Selangor Journal
People walk past the logo of the World Economic Forum (WEF) 2023 at Davos Congress Centre in the Alpine resort of Davos, Switzerland, on January 15, 2023. — Picture by REUTERS

Outlook for South Asia, East Asia, Pacific remains positive — Chief economists

KUALA LUMPUR, Jan 15 — The outlook for South Asia, East Asia and the Pacific remains positive and broadly unchanged compared to the last survey, with a strong majority of chief economists surveyed (93 per cent and 86 per cent, respectively) expecting at least moderate growth in 2024, according to the World Economic Forum’s latest Chief Economists Outlook report.

It said China is an exception, with a smaller majority (69 per cent) of chief economists expecting moderate growth as weak consumption, lower industrial production and property market concerns weigh on the prospects of a stronger rebound.

Meanwhile, the report said more than half (56 per cent) of chief economists expect the global economy to weaken in 2024, with seven in 10 saying the pace of geoeconomic fragmentation will accelerate.

In Europe, it said the outlook had weakened significantly since the September 2023 survey, with the share of respondents expecting weak or very weak growth almost doubling to 77 per cent.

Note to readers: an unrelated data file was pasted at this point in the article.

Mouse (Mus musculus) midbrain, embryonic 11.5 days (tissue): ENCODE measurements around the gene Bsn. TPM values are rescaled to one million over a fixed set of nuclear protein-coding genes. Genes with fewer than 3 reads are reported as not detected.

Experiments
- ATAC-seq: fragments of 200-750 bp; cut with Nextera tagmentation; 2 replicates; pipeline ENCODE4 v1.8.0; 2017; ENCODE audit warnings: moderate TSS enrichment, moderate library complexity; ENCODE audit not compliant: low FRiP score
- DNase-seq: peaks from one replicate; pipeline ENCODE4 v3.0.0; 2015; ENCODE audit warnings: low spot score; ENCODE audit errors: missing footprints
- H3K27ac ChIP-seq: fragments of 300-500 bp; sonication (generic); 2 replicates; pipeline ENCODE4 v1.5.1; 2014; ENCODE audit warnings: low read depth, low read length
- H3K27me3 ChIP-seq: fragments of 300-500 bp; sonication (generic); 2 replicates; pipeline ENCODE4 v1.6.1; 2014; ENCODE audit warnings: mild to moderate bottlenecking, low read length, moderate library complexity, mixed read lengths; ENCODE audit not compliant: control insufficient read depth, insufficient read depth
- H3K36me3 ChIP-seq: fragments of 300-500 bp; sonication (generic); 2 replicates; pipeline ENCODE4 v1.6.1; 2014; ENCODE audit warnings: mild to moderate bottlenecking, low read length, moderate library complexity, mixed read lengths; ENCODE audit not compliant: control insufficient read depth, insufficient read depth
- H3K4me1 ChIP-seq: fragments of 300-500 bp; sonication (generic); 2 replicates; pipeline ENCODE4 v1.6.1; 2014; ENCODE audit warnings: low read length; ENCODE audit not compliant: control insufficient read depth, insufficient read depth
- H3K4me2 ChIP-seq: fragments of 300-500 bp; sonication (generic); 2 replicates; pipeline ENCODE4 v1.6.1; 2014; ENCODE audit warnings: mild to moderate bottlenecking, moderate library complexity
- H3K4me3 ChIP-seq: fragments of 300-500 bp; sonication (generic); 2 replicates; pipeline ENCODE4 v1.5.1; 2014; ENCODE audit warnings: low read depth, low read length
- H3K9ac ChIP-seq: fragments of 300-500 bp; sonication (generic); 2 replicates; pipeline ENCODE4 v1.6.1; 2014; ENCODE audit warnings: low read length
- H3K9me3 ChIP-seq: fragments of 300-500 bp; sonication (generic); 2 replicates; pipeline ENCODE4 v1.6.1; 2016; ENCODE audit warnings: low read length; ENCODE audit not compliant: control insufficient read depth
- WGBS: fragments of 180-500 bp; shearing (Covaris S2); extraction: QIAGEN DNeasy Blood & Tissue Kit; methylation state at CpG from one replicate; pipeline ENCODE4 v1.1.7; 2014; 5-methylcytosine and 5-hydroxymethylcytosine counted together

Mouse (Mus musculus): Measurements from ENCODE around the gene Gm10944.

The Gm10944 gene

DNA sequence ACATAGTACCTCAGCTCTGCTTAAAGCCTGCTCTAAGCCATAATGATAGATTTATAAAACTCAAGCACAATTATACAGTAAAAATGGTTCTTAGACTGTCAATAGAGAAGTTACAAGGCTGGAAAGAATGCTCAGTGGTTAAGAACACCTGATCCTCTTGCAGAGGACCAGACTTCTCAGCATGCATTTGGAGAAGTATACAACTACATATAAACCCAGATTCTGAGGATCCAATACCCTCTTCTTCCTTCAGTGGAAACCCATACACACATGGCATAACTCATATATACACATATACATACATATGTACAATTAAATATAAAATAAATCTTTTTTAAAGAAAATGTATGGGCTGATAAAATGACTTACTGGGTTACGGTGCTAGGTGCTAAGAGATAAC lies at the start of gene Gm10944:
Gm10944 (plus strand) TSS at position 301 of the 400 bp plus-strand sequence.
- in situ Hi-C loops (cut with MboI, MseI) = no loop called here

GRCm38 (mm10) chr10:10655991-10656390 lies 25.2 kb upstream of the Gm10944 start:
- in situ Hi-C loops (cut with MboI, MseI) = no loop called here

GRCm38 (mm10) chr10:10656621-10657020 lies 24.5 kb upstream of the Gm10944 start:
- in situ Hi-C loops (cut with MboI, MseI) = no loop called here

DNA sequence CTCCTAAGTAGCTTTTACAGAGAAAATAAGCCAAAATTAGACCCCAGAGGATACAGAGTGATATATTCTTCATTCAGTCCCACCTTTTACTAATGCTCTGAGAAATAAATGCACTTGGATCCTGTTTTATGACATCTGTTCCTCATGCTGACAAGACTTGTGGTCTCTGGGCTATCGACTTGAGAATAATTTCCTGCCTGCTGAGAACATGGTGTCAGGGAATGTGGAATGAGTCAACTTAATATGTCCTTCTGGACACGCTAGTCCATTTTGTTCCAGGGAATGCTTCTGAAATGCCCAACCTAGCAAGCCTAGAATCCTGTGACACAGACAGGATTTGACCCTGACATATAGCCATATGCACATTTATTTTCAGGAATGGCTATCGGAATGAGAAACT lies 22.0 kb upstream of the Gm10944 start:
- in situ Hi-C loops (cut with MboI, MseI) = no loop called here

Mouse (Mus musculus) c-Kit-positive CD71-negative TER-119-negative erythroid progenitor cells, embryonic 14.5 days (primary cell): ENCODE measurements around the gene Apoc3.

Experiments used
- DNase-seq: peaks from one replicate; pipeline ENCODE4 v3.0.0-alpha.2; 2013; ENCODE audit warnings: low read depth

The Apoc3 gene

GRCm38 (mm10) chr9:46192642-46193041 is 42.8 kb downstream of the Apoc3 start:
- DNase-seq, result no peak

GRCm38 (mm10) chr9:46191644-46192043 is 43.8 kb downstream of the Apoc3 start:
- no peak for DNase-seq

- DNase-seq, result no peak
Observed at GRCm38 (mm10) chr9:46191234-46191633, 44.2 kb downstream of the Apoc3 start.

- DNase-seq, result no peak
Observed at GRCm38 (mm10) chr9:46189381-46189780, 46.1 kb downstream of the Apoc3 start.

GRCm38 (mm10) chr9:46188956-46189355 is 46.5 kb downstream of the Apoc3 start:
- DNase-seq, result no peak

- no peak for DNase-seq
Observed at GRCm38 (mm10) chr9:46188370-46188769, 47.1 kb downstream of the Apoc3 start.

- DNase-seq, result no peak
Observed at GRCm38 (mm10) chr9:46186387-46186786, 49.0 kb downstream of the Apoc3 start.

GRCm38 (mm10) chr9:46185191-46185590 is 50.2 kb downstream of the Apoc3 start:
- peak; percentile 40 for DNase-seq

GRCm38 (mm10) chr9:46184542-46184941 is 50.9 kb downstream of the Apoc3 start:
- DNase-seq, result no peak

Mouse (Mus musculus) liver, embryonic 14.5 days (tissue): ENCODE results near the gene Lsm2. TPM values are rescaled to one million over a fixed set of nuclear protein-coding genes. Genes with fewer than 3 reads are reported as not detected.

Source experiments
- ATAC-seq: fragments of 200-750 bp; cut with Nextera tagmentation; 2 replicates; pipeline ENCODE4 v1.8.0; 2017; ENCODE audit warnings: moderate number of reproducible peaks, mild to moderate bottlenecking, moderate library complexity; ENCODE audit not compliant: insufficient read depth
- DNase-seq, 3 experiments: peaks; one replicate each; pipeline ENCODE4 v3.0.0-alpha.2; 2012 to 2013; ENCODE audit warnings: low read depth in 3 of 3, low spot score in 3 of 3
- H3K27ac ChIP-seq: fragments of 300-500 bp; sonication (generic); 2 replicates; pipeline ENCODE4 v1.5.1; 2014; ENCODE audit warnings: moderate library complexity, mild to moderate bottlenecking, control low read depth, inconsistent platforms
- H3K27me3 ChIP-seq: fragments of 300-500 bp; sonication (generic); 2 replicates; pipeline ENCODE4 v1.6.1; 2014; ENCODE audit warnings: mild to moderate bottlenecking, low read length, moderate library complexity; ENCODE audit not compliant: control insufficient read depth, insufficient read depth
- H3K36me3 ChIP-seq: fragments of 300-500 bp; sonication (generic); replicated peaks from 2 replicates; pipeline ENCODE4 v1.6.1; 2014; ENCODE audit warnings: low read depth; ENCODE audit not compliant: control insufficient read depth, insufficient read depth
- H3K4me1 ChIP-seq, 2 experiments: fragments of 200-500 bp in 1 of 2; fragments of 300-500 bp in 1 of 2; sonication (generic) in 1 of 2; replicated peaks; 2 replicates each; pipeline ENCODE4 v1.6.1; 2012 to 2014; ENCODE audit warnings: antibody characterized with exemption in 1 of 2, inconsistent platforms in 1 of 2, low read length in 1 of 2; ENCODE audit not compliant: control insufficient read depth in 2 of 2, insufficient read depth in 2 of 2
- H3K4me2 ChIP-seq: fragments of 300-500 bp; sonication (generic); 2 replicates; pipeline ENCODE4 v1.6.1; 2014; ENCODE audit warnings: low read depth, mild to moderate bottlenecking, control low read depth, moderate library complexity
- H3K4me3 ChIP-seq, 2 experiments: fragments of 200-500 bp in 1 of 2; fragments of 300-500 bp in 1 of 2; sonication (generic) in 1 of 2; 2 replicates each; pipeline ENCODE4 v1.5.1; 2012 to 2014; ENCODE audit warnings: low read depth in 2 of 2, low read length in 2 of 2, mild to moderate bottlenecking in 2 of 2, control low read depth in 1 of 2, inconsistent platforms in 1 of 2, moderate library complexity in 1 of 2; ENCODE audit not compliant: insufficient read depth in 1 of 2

“In the United States, the Middle East and North Africa, the outlook is weaker too, with about six in 10 respondents foreseeing moderate or stronger growth this year (down from 78 per cent and 79 per cent respectively).

“There is a notable uptick in growth expectations for Latin America and the Caribbean, sub-Saharan Africa and Central Asia, although the views remain for broadly moderate growth,” it added.

The survey, conducted in November-December 2023 and based on 30 survey responses, stated that two-thirds of chief economists expect industrial policies to enable the emergence of new economic growth hotspots and vital new industries.

A majority of chief economists also warned of rising fiscal strains (79 per cent) and divergence between higher- and lower-income economies (66 per cent).

The chief economists surveyed also expect artificial intelligence (AI)-enabled benefits to vary widely across income groups, with notably more optimistic views about the effects in high-income economies.

“A strong majority said generative AI will increase efficiency of output production (79 per cent) and innovation (74 per cent) in high-income economies this year.

“Looking at the next five years, 94 per cent expect these productivity benefits to become economically significant in high-income economies, compared with only 53 per cent for low-income economies,” it added.

The Chief Economists Outlook report was produced in conjunction with the World Economic Forum Annual Meeting 2024, which takes place January 15 to 19, 2024, in Davos-Klosters, Switzerland, convenes the world’s foremost leaders under the theme, “Rebuilding Trust”.

—  Bernama

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